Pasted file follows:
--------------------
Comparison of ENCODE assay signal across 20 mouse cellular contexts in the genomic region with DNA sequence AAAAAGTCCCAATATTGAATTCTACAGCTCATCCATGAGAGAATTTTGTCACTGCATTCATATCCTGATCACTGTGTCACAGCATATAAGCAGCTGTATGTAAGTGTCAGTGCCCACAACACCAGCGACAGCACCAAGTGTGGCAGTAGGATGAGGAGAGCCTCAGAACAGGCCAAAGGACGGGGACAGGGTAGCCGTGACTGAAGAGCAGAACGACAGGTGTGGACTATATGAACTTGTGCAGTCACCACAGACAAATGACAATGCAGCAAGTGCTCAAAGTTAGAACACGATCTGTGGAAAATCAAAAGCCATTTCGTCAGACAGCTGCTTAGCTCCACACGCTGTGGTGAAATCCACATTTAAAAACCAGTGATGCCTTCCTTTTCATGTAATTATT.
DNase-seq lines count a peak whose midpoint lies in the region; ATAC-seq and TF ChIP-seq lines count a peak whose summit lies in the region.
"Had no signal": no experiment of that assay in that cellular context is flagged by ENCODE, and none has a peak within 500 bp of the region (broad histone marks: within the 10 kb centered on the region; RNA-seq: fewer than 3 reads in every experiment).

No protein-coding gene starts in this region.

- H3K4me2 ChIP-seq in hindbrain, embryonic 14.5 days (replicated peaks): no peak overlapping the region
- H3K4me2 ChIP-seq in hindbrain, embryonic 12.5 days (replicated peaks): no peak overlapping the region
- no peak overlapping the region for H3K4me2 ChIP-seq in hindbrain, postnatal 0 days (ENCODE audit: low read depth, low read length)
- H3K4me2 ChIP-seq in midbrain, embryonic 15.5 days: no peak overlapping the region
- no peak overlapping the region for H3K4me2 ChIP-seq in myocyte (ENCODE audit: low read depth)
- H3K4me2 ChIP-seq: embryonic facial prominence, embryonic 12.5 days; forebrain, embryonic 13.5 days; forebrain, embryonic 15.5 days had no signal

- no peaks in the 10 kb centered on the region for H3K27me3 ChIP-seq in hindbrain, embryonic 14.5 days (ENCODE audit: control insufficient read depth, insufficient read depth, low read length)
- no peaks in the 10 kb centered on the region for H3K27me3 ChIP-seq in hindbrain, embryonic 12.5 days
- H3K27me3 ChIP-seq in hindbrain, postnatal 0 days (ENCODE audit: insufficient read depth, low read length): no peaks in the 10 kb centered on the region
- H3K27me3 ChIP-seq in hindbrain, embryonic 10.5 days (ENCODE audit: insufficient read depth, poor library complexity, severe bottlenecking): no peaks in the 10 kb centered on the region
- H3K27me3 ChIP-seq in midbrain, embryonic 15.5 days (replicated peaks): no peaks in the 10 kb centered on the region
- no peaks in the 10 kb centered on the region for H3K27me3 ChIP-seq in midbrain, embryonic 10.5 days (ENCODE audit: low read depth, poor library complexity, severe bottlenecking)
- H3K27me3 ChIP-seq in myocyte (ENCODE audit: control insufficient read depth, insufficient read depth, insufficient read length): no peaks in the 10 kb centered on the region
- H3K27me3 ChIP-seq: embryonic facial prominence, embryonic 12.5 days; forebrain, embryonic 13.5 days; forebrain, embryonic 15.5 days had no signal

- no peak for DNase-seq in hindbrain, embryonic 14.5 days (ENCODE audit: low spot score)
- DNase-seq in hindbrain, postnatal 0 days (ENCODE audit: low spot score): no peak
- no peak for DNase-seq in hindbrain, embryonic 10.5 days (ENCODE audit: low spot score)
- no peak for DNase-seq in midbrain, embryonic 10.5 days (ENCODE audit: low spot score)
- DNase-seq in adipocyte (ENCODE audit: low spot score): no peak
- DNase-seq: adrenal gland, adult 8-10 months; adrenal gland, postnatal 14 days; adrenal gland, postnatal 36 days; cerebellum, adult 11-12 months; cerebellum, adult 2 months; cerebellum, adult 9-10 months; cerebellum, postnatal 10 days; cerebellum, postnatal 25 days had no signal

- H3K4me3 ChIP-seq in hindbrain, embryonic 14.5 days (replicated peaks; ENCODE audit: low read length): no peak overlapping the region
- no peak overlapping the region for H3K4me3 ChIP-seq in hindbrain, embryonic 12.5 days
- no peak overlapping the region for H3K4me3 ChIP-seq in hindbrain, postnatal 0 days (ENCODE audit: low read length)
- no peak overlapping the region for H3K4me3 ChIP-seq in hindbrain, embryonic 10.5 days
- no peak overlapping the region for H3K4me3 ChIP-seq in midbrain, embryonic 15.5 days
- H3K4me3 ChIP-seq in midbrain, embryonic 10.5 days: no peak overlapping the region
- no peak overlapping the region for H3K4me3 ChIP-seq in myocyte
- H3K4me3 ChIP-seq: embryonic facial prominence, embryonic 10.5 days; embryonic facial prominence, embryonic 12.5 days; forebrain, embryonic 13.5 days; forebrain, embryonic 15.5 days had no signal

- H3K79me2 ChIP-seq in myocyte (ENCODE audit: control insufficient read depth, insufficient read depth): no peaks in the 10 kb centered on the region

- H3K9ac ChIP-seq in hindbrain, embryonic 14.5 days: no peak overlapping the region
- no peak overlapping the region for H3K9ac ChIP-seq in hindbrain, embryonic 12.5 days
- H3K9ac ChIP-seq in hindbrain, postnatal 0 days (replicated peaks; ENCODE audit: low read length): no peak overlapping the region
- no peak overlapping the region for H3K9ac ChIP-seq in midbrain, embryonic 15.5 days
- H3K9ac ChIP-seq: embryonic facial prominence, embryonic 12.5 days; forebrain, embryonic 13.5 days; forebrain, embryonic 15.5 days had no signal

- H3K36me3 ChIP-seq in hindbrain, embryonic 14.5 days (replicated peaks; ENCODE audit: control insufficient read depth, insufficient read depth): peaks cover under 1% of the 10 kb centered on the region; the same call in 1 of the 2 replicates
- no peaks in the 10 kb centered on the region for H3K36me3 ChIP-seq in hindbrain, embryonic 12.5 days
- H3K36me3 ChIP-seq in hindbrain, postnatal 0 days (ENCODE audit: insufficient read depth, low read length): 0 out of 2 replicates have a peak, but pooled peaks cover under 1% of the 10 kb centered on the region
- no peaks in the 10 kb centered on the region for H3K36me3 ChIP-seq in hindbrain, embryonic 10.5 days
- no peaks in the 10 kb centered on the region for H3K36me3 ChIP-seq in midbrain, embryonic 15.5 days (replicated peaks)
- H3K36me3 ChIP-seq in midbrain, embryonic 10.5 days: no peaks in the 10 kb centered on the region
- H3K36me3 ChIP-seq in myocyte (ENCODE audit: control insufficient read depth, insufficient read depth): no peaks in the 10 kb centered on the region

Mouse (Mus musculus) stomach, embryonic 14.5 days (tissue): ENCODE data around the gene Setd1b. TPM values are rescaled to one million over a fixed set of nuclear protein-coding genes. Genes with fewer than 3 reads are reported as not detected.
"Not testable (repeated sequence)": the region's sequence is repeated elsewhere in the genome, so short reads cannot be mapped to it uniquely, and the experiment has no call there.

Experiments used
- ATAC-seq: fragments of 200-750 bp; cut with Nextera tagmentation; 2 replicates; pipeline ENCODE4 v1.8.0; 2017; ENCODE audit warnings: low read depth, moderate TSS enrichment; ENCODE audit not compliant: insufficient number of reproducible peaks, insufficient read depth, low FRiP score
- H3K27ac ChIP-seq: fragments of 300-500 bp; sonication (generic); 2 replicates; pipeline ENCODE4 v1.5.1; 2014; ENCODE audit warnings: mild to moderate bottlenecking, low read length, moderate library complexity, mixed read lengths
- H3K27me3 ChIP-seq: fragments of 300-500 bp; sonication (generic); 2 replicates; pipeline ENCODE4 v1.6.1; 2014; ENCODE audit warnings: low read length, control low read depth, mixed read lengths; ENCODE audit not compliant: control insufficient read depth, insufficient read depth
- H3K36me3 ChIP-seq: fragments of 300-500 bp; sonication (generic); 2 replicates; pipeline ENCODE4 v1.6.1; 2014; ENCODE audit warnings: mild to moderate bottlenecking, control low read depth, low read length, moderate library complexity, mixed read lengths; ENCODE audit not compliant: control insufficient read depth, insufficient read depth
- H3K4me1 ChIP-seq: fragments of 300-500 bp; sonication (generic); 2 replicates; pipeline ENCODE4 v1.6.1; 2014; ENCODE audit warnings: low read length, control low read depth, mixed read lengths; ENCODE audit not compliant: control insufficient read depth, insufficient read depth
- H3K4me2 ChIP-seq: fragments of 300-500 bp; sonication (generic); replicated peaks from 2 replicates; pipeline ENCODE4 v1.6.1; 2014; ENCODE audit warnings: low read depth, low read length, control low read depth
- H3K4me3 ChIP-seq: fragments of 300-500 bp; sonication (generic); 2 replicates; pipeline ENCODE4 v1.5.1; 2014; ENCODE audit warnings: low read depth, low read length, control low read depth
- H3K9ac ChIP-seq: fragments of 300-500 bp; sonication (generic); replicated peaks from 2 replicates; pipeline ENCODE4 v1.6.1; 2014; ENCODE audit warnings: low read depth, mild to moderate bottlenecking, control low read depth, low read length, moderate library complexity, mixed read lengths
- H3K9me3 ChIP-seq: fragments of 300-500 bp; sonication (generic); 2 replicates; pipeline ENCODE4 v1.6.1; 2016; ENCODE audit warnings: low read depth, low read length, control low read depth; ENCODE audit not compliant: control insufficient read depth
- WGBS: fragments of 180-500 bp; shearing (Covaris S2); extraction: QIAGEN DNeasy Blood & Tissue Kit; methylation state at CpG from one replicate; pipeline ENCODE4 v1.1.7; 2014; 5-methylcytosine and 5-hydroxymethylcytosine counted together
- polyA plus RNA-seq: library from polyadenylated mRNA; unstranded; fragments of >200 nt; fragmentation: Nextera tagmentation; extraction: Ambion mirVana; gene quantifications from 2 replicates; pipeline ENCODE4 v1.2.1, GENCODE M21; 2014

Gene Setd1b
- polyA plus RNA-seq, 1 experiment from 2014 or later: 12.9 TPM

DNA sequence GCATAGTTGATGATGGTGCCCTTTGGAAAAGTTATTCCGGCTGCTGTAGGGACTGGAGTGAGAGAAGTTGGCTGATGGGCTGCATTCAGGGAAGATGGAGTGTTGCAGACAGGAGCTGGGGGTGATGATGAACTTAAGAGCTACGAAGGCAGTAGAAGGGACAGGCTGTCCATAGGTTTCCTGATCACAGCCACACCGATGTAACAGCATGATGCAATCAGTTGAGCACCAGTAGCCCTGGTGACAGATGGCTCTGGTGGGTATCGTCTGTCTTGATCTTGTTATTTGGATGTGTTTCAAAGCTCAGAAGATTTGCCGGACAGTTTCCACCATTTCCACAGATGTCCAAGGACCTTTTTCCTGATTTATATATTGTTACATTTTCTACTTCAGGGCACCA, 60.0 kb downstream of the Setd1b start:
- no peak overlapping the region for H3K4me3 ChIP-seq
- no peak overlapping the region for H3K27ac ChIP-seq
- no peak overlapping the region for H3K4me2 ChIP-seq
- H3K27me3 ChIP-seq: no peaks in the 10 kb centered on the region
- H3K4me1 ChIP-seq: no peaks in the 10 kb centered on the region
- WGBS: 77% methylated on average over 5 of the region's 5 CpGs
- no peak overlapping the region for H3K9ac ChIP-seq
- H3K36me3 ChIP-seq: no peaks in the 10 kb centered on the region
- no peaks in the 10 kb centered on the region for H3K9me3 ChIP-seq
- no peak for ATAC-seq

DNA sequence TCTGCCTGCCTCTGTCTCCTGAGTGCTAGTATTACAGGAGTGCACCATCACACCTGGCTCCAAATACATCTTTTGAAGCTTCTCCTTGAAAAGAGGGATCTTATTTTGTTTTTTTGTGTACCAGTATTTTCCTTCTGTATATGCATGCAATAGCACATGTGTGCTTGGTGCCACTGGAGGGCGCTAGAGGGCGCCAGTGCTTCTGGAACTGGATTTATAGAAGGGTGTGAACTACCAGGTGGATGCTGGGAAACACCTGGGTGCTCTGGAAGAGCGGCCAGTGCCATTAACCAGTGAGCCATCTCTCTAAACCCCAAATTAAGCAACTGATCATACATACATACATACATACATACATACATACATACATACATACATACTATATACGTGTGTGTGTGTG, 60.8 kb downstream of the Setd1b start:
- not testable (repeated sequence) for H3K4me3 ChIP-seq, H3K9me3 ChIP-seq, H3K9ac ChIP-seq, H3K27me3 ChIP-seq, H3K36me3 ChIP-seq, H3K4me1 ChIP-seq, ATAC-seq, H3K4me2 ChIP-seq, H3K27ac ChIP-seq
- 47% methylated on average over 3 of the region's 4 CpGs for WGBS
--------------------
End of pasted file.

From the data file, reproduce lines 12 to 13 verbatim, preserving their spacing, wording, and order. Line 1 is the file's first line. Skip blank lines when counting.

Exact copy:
- no peaks in the 10 kb centered on the region for H3K27me3 ChIP-seq in hindbrain, embryonic 12.5 days
- H3K27me3 ChIP-seq in hindbrain, postnatal 0 days (ENCODE audit: insufficient read depth, low read length): no peaks in the 10 kb centered on the region